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U.S. Housing Wealth Skewed Even More Toward Affluent Over Past Decade

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The past decade’s booming residential real-estate market has enriched almost every U.S. homeowner, but the gains have largely benefited the wealthiest, a new analysis shows.

From 2010 to 2020, about 71% of the increase in housing wealth was gained by high-income households, according to a report released Wednesday by the National Association of Realtors.

Overall, the total value of owner-occupied homes in the U.S. rose $8.2 trillion over the decade to $24.1 trillion, NAR said. Those wealth gains have continued in the past two years, as housing prices have surged because of robust demand and limited supply.

The housing-value gap between households earning more than 200% of their area’s median income and other homeowners widened significantly over the decade. In 2010, high-income homeowners held 28% of all U.S. housing wealth. By 2020, that figure rose to 42.6%.

The share of housing wealth held by middle-income households declined to 37.5% in 2020, from 43.8% in 2010. Low-income housing wealth fell to 19.8% in 2020, from 28.2% in 2010.

“It’s a wake-up call,” said Gay Cororaton, senior economist and director of housing and commercial research at NAR. “Policies have to be focused more on making sure that the lower-income and many more middle-income folks participate in the benefit of homeownership.”

Homeownership is a path for building wealth in the U.S. The median homeowner had $254,900 in wealth in 2019, compared with $6,270 for the median renter, according to the Federal Reserve’s Survey of Consumer Finances. And for all but the highest-income households, their residential properties accounted for the bulk of their overall wealth, according to First American Financial Corp.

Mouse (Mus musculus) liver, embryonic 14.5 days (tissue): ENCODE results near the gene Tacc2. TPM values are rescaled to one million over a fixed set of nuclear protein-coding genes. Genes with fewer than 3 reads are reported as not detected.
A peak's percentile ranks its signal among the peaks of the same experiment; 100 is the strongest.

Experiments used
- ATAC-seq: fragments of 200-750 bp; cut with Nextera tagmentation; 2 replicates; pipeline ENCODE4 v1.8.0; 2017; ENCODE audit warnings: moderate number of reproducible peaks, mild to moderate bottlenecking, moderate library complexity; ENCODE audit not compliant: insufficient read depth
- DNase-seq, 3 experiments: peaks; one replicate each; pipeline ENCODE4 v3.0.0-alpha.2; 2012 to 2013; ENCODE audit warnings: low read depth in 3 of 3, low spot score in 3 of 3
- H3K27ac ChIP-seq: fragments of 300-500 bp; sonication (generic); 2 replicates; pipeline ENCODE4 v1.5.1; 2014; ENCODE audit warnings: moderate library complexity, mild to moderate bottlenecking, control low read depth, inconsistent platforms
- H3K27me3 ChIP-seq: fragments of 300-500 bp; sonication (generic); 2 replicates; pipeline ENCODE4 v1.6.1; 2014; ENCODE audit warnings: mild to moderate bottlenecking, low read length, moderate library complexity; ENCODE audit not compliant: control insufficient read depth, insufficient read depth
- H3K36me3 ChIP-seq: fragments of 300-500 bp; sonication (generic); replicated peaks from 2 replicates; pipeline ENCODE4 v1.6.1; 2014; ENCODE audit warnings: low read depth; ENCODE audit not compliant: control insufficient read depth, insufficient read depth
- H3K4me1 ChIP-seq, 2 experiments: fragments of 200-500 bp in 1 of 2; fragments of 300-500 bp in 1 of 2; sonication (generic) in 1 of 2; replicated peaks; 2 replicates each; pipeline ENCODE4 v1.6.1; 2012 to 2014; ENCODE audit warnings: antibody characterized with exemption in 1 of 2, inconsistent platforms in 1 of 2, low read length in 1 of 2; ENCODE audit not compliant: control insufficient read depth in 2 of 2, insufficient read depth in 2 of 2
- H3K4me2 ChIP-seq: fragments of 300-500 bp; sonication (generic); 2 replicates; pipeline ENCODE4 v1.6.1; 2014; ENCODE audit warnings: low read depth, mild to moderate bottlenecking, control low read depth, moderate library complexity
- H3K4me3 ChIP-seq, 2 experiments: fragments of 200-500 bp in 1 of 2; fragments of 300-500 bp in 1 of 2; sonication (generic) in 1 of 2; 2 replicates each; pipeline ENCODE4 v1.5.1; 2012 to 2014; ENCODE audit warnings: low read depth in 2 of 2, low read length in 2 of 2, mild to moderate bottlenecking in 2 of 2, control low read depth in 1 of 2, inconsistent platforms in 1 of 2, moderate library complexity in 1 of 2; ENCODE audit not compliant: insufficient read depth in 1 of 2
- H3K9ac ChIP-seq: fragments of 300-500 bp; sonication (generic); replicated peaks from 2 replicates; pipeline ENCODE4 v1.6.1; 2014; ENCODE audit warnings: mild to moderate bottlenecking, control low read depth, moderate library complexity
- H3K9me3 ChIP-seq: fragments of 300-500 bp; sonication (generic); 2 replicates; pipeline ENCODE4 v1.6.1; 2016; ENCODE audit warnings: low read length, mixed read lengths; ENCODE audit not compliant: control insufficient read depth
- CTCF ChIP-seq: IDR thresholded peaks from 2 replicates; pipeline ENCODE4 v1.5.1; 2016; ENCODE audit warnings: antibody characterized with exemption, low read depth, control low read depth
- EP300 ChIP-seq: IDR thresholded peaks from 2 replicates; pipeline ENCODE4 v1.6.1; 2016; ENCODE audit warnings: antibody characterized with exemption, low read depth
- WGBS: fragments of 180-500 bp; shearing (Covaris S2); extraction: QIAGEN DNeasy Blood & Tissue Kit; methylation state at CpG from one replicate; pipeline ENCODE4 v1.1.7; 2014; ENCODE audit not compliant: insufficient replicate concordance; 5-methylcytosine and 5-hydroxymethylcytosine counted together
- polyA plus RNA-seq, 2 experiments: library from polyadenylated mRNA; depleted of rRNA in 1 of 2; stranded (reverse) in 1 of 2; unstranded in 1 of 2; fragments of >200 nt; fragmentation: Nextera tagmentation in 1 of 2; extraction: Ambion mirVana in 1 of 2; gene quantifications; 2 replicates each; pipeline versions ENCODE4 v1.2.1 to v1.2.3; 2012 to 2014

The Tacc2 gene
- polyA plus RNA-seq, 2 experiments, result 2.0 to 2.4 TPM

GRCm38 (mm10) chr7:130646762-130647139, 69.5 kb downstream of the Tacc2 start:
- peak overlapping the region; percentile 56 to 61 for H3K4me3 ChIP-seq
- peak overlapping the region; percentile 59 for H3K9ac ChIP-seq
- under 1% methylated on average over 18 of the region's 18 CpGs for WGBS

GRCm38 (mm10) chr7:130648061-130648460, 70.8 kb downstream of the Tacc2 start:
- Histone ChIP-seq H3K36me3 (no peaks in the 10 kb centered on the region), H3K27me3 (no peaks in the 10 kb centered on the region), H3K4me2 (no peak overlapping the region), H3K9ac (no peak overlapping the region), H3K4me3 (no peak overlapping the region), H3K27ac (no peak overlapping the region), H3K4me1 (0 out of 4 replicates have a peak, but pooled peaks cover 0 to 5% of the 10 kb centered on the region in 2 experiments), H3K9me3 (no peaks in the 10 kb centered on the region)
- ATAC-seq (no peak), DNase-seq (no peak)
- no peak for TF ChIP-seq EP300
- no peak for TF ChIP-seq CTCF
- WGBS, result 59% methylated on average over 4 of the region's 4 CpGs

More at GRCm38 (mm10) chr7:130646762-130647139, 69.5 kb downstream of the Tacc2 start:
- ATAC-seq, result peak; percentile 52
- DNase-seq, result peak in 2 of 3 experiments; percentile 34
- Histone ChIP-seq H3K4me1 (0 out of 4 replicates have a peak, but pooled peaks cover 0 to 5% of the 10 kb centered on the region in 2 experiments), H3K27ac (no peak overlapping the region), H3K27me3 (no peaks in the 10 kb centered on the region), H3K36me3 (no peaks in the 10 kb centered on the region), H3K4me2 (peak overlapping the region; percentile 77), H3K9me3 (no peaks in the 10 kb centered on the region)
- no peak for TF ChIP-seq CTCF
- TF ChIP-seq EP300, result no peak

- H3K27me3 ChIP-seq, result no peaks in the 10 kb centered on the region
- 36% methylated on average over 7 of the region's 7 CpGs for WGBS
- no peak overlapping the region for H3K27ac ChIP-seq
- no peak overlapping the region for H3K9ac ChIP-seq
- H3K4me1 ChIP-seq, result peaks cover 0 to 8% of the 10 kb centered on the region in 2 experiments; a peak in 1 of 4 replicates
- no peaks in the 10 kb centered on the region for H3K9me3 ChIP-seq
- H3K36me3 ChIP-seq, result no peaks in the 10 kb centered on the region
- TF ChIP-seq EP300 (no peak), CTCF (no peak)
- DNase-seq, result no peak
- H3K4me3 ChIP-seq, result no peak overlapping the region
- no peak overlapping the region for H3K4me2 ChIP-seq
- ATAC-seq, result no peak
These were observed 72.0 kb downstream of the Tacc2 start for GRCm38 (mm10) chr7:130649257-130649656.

The U.S. homeownership rate peaked at 69.2% in 2004 before sliding below 63% in 2016, as millions of households went through foreclosure or exited homeownership during the housing crash and recession. It has risen since then to 65.5% in the fourth quarter of last year, according to the Census Bureau.

Middle-income and low-income households’ share of total housing wealth declined in the decade ended in 2020 because they made up a smaller proportion of overall homeowners than they did in 2010, the NAR report said.

Homeowners have been the biggest beneficiaries of the current housing boom, and many have been able to profit from the rising market and trade up. Nate Martinez Jr., a real-estate agent, bought a three-bedroom townhouse in Peoria, Ariz., for $78,000 in 2011, when he was 21. A decade later, he sold it for $270,000 and bought a newly built four-bedroom home in a neighboring city for $303,000.

“It was just a huge upgrade,” he said.

In all, homeowners with mortgages gained more than $3.2 trillion in equity in the third quarter of 2021 compared with a year earlier, according to housing-data provider CoreLogic.

But accessing the benefits of homeownership has become frustrating for those who aren’t already in the market. Fast-rising home prices in the past two years have made it costlier for first-time buyers to become homeowners, especially as mortgage rates have also climbed in recent months. And even for households that can afford to buy a house, the severe shortage of homes listed for sale has made it difficult to get an offer accepted.

The share of first-time buyers in the existing-home market fell to 27% in January, down from 33% a year earlier, NAR said last month.

“It’s always hard to become a homeowner. It’s more difficult now than it has been in the past because of the shortages of supply and the competitive nature of the market,” said Mark Fleming, chief economist at First American. “You can’t buy what’s not for sale.”

The post U.S. Housing Wealth Skewed Even More Toward Affluent Over Past Decade appeared first on Real Estate News & Insights | realtor.com®.

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